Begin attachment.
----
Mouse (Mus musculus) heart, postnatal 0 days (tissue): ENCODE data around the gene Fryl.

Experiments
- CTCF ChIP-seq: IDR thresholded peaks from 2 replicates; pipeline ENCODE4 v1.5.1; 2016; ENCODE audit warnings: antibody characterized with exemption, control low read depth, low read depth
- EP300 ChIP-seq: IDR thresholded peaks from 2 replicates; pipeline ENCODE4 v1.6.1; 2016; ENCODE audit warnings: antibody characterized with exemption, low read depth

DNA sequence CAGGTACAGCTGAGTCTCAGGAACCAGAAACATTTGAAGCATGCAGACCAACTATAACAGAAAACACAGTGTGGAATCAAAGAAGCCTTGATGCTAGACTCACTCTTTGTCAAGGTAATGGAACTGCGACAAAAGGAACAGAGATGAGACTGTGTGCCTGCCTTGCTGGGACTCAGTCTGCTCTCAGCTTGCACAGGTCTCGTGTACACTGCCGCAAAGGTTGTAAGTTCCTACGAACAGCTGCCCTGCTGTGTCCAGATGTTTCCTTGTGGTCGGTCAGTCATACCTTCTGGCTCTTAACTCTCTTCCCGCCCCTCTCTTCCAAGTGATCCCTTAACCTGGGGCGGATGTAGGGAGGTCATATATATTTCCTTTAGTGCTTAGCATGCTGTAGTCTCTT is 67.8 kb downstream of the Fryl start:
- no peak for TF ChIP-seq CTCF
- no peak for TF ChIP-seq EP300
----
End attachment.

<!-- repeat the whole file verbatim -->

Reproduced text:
Mouse (Mus musculus) heart, postnatal 0 days (tissue): ENCODE data around the gene Fryl.

Experiments
- CTCF ChIP-seq: IDR thresholded peaks from 2 replicates; pipeline ENCODE4 v1.5.1; 2016; ENCODE audit warnings: antibody characterized with exemption, control low read depth, low read depth
- EP300 ChIP-seq: IDR thresholded peaks from 2 replicates; pipeline ENCODE4 v1.6.1; 2016; ENCODE audit warnings: antibody characterized with exemption, low read depth

DNA sequence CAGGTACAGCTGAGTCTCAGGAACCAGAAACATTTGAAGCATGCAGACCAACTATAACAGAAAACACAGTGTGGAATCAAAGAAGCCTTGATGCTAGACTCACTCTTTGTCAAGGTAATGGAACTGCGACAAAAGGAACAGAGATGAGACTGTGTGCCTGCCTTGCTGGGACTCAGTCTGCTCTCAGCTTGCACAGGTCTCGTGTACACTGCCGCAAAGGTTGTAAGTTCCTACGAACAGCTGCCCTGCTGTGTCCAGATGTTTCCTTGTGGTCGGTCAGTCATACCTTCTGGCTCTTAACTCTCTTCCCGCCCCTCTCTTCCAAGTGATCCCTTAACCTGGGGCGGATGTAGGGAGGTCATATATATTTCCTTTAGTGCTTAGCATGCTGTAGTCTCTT is 67.8 kb downstream of the Fryl start:
- no peak for TF ChIP-seq CTCF
- no peak for TF ChIP-seq EP300